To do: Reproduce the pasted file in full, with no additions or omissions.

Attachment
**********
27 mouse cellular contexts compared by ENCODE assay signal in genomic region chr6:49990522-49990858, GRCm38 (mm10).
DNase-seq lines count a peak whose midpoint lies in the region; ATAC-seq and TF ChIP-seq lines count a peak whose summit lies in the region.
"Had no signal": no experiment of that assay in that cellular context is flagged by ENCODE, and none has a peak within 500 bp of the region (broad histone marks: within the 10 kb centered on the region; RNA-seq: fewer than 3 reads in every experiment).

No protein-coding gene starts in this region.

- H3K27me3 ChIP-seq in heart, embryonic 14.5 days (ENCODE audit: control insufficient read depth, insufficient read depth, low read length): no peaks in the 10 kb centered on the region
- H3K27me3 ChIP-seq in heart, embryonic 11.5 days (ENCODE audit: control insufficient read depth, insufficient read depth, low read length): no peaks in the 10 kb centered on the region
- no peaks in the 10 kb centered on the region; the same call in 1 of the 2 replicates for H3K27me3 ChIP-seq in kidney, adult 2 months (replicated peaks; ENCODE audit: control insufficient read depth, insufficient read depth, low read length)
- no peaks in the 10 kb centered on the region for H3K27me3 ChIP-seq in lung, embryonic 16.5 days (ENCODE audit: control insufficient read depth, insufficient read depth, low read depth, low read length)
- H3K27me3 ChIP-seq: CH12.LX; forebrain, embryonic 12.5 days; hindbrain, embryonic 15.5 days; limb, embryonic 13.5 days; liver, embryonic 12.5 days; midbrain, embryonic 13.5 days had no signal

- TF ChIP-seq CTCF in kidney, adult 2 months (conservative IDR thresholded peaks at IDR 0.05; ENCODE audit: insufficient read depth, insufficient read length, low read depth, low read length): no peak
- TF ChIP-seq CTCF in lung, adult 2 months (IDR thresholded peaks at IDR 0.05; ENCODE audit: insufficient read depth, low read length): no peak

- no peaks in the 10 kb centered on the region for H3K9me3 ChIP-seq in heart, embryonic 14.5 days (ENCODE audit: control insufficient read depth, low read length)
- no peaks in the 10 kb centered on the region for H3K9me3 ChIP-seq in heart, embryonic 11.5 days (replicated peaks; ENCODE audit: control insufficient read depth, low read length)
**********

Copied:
27 mouse cellular contexts compared by ENCODE assay signal in genomic region chr6:49990522-49990858, GRCm38 (mm10).
DNase-seq lines count a peak whose midpoint lies in the region; ATAC-seq and TF ChIP-seq lines count a peak whose summit lies in the region.
"Had no signal": no experiment of that assay in that cellular context is flagged by ENCODE, and none has a peak within 500 bp of the region (broad histone marks: within the 10 kb centered on the region; RNA-seq: fewer than 3 reads in every experiment).

No protein-coding gene starts in this region.

- H3K27me3 ChIP-seq in heart, embryonic 14.5 days (ENCODE audit: control insufficient read depth, insufficient read depth, low read length): no peaks in the 10 kb centered on the region
- H3K27me3 ChIP-seq in heart, embryonic 11.5 days (ENCODE audit: control insufficient read depth, insufficient read depth, low read length): no peaks in the 10 kb centered on the region
- no peaks in the 10 kb centered on the region; the same call in 1 of the 2 replicates for H3K27me3 ChIP-seq in kidney, adult 2 months (replicated peaks; ENCODE audit: control insufficient read depth, insufficient read depth, low read length)
- no peaks in the 10 kb centered on the region for H3K27me3 ChIP-seq in lung, embryonic 16.5 days (ENCODE audit: control insufficient read depth, insufficient read depth, low read depth, low read length)
- H3K27me3 ChIP-seq: CH12.LX; forebrain, embryonic 12.5 days; hindbrain, embryonic 15.5 days; limb, embryonic 13.5 days; liver, embryonic 12.5 days; midbrain, embryonic 13.5 days had no signal

- TF ChIP-seq CTCF in kidney, adult 2 months (conservative IDR thresholded peaks at IDR 0.05; ENCODE audit: insufficient read depth, insufficient read length, low read depth, low read length): no peak
- TF ChIP-seq CTCF in lung, adult 2 months (IDR thresholded peaks at IDR 0.05; ENCODE audit: insufficient read depth, low read length): no peak

- no peaks in the 10 kb centered on the region for H3K9me3 ChIP-seq in heart, embryonic 14.5 days (ENCODE audit: control insufficient read depth, low read length)
- no peaks in the 10 kb centered on the region for H3K9me3 ChIP-seq in heart, embryonic 11.5 days (replicated peaks; ENCODE audit: control insufficient read depth, low read length)